Muscle turnover and regeneration is a complex process and highly coordinated among myocytes, progenitor cells and inflammatory cells. Because of this cross-talk, it is difficult to identify the sources of regenerative signals. Myotube incubation with muscle cell debris appears to produce autocrine and/or paracrine factors, because application of this supernatant alone was able to activate other myotubes that were not exposed to cell debris (Dehne et al., 2011). Application of conditioned medium from SC cultures (±NMD, matrix stimuli) to myoblasts revealed that exposure to both the matrix and necrotic stimuli generated a paracrine cocktail that could induce myogenesis in myoblasts 24 hours after exposure. The acceleration of myf5, myogenin and mef2c transcription was no longer apparent at 48 hours, but increased cell fusion was maintained at the later time point. It would have been interesting to observe these effects later into stages of myotube maturation, but after 48 hours the cell media could not be replaced with fresh media of known contents and thus the experiment could not be continued beyond this time point.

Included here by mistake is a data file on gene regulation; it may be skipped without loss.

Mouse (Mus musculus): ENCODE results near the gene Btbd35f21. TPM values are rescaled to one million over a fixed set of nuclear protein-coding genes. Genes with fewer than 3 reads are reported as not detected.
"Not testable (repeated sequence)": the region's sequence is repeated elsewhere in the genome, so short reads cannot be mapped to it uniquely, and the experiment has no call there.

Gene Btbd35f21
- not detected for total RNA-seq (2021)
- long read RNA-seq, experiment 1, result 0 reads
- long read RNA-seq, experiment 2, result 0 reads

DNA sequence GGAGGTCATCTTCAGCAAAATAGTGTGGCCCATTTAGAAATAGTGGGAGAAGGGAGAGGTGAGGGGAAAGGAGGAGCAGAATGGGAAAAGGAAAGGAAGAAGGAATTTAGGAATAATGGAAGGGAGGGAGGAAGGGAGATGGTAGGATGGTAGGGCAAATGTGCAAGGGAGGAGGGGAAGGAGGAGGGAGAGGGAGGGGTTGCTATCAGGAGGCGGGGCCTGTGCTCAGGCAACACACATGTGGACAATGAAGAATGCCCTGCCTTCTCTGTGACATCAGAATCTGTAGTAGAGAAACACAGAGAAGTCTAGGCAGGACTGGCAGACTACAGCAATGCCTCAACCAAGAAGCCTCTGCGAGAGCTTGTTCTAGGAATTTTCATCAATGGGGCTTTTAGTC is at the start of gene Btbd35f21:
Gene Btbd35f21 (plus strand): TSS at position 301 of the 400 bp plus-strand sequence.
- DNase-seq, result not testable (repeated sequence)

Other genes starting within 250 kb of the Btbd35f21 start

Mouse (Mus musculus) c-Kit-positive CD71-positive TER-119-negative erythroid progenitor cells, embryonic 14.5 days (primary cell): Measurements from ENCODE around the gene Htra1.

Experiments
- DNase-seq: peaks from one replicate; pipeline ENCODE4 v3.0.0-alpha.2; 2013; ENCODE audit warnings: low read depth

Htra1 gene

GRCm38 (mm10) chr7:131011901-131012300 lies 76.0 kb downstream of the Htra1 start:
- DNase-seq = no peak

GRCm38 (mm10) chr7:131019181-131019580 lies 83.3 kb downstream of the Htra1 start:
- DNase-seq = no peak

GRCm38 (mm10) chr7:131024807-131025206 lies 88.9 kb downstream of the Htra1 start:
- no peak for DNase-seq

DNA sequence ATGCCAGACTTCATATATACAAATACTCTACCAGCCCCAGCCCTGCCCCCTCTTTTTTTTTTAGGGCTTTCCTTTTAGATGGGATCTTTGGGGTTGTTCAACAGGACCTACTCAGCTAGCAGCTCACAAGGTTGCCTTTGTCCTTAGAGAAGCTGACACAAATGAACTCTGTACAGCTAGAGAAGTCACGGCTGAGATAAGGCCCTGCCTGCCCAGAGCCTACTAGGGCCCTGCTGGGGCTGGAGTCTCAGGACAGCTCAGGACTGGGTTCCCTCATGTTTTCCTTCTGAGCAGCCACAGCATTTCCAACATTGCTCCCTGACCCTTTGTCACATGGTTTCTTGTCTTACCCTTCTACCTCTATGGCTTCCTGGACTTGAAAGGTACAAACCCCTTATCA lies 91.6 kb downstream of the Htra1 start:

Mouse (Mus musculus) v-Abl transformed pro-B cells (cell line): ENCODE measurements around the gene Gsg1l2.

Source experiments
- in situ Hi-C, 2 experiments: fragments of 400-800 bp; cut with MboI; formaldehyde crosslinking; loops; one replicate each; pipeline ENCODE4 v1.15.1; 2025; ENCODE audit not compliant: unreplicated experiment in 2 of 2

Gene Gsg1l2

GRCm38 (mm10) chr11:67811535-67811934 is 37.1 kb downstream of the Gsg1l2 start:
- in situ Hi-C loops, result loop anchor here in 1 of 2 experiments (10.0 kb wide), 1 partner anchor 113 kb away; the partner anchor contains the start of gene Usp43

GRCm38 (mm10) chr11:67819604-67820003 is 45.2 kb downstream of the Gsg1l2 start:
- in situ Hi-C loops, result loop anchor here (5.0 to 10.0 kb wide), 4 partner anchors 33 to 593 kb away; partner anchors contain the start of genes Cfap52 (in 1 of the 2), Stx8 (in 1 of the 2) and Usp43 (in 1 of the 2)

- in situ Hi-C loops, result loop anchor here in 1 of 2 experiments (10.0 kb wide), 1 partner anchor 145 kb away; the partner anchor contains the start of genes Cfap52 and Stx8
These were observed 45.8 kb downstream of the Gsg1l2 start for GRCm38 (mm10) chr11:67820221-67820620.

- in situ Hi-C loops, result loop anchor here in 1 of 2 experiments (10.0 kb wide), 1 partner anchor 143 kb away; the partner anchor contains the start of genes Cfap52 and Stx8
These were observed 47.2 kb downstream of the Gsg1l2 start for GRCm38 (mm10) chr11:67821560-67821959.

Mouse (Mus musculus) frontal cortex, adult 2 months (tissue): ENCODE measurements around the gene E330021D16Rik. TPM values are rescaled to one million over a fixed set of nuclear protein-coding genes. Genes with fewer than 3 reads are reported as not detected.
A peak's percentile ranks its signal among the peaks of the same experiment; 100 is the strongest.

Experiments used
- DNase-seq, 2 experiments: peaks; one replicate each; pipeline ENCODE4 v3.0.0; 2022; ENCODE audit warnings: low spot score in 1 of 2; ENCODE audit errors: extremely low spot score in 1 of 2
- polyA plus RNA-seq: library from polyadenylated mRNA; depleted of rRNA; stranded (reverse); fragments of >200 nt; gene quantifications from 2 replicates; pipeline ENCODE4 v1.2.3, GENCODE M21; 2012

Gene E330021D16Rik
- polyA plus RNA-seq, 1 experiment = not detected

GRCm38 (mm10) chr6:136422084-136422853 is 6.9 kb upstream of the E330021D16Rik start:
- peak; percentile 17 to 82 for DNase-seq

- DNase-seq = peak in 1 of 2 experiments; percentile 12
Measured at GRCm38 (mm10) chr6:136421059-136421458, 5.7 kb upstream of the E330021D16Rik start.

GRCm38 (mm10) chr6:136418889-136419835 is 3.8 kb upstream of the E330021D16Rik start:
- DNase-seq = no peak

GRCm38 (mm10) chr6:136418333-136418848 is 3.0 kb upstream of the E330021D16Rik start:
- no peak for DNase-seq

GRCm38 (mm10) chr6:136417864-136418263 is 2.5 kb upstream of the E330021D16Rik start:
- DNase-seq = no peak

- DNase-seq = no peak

Arrays were used to identify paracrine factors whose presence might explain why the conditioned medium from NMD-matrix SC cultures can accelerate myogenesis. Surprisingly, treatment conditions did not generate different amounts of IGF-I, IGF-II or their binding proteins. IGFs and their binding proteins have important and known roles in myogenesis (Duan et al., 2010). SCs exposed to both stimuli produced IL-1α, IL-4 and IL-6. Under pro-inflammatory stimuli, SC-derived myocytes naturally produce inflammatory interleukin cytokines (Nagaraju et al., 1998). TNF-α is considered one of the most degenerative cytokines, so it may be favorable that TNF-α levels were not elevated. The presence of IL-4 is required for myoblast fusion with myotubes and its absence leads to myotubes of reduced size (Horsley et al., 2003). IL-6 is produced by SCs and growing myofibers and its absence reduces myoblast proliferation and migration (Serrano et al., 2008). Thus, SCs exposed to a combination of matrix and necrotic stimuli increase their production of inflammatory cytokines that have defined roles in myoblast function and maturation. The chemokine MCP-1 is important for recruitment of mononuclear cells post-injury (Chazaud et al., 2003) and MCP-1−/− animals display impaired regeneration (Shireman et al., 2007). However, SCs appear to produce MCP-1 immediately after activation and emigration from quiescence, and this production tapers off over time (Chazaud et al., 2003). Given that SCs appeared to mature under NMD or matrix stimuli and that the control conditions were least supportive of SC maturation, it is plausible that the precursor cells in control conditions produced greater amounts of MCP-1 because they are in a more primitive stage of the myocytic lineage and have not yet matured to a phenotype with ablated MCP-1 production.